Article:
On the flip side, Bitstamp does offer lower fees if you are able to trade more than $10,000 per month. This is instantly halved to 0.25% when you breach this figure. In order to get your commission down to 0% at Bitstamp, you would need to achieve monthly trading volumes of over $10 million!
Bitstamp Deposit and Withdrawal Fees
You will, of course, need to deposit some funds at Bitstamp if you wish to trade. Whether or not the respective deposit fee is competitive depends on your chosen payment method.
- If you deposit funds with a cryptocurrency, then there is no deposit fee.
- If you are based in the UK and perform a Faster Payments bank transfer, there is also no deposit fee.
- Fee-free bank transfers are also available for Europeans using SEPA and Americans using ACH.
So far, so good. However, if you are planning to fund your account with a debit or credit card, Bitstamp will charge you a whopping 5%. There are definitely cheaper options in the market if this is your preferred payment method.
For example, Coinbase charges 3.99% – which is still expensive. You then have Binance, which charges 2%. However, eToro once again comes on top in terms of fees – as it charges just 0.5% on deposits – which also includes e-wallets like Paypal, Neteller, and Skrill.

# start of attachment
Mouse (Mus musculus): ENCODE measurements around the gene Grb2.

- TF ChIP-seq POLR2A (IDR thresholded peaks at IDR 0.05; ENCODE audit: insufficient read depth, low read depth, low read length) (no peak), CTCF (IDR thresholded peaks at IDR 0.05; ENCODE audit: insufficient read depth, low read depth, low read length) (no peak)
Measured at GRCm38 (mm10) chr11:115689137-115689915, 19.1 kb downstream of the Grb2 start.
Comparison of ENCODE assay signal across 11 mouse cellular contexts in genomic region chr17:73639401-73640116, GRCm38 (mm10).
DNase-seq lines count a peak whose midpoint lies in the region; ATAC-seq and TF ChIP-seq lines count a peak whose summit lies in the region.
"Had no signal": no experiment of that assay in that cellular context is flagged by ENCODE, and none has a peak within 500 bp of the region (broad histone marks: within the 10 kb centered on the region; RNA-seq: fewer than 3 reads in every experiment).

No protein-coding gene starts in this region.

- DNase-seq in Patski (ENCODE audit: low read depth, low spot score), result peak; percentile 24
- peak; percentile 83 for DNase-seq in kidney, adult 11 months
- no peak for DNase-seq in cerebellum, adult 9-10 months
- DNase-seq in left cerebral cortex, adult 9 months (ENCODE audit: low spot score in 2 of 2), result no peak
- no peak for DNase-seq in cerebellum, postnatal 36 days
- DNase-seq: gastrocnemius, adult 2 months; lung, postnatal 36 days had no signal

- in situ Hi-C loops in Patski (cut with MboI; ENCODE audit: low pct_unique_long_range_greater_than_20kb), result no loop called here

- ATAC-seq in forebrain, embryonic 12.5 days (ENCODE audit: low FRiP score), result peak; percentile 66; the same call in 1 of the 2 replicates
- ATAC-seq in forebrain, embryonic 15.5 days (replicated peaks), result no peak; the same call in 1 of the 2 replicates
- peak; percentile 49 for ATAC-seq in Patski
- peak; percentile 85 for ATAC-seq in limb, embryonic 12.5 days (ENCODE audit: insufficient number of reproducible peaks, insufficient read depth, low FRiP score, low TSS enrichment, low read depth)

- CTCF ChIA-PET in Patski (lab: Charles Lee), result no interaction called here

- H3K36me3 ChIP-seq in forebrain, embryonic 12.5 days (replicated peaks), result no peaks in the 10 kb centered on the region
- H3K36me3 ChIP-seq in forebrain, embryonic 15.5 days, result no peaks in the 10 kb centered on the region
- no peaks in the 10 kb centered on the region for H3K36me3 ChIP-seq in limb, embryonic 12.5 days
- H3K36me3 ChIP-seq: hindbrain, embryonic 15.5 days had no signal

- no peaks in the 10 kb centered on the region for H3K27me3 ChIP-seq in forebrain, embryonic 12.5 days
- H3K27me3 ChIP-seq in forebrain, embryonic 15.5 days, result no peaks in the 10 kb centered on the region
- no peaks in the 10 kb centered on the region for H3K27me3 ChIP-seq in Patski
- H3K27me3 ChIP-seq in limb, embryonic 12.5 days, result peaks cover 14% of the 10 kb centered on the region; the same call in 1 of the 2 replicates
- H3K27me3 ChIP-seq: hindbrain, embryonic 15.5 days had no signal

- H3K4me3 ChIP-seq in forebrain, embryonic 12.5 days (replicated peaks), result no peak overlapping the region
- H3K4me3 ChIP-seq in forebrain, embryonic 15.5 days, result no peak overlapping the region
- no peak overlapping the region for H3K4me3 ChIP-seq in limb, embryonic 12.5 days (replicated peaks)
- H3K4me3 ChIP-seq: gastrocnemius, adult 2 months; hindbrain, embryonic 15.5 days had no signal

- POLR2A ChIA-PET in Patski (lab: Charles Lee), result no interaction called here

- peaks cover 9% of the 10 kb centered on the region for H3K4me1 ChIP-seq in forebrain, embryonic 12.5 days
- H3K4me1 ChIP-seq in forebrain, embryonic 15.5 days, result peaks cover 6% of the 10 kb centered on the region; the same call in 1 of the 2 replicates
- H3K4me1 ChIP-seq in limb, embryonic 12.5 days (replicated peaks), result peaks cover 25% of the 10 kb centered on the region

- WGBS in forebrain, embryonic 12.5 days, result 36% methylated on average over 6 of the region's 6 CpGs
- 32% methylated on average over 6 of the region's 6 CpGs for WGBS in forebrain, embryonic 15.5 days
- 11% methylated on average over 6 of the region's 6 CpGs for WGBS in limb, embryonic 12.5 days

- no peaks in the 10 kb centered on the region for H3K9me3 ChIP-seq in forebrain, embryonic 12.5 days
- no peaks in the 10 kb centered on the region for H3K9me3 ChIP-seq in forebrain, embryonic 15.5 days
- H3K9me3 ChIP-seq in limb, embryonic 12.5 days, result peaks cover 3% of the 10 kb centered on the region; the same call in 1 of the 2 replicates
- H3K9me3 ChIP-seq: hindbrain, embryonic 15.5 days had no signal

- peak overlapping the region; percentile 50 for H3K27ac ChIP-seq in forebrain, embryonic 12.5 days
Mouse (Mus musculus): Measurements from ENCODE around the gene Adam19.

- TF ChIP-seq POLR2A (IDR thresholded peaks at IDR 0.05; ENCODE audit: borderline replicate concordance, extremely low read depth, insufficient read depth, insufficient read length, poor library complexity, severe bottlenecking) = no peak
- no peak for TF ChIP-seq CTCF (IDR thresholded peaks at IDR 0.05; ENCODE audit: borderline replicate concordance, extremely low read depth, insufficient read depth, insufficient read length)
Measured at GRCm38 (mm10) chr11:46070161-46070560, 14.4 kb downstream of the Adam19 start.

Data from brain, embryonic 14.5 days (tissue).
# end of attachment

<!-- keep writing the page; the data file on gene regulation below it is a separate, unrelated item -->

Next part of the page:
Plus, if you are a US citizen depositing in USD, eToro scraps the 0.5% deposit fee in its entirety. Nevertheless, it is notable that Bitstamp allows you to deposit funds via cryptocurrency or a bank transfer free of charge, which is great.
In terms of withdrawal fees, this depends on the payment method:
- SEPA: 3 EUR
- UK Faster Payments: 2 GBP
- ACH: Free of Charge
- International Wire 0.1% (Minimum Fee is 25 USD/EUR/GBP)
So now that I have covered fees, in the next section of my Bitstamp review I am going to explore the trading platform itself.
Bitstamp Trading Platform
At first glance, it appears that the Bitstamp trading platform is potentially more suited for experienced traders. This is because it comes jam-packed with advanced tools and features, that for the untrained eye – might seem somewhat intimidating.
Nevertheless, below I list the main aspects of what you will get with the Bitstamp trading platform.
It goes without saying that the Bitstamp trading platform comes with a great range of order types. This starts with the basics – such as buy and sell orders, as well as limit and market orders.
In terms of risk management, Bitstamp also offers stop-loss orders. This allows you to automatically exit a position when it goes against you by a certain amount. For example, you might be trading BTC/EUR at Bitstamp and decide that you do not want to risk more than 2% of your stake. If so, you simply need to indicate in your stop-loss order price.
I also like the ‘trailing’ stop-loss order that Bitstamp supports. This allows you to protect your gains but at the same time – keep the position open for as long as it continues to move in your favor. For example, you might be in the green by 10% on your Bitstamp trade and then set up a trailing stop-loss at 2%.
If your trade goes down by 2%, the position will be closed. However, if the position continues to rise, the trailing stop-loss will adjust the exit price. In other words, your position will remain open until it makes a continuous decline of 2%.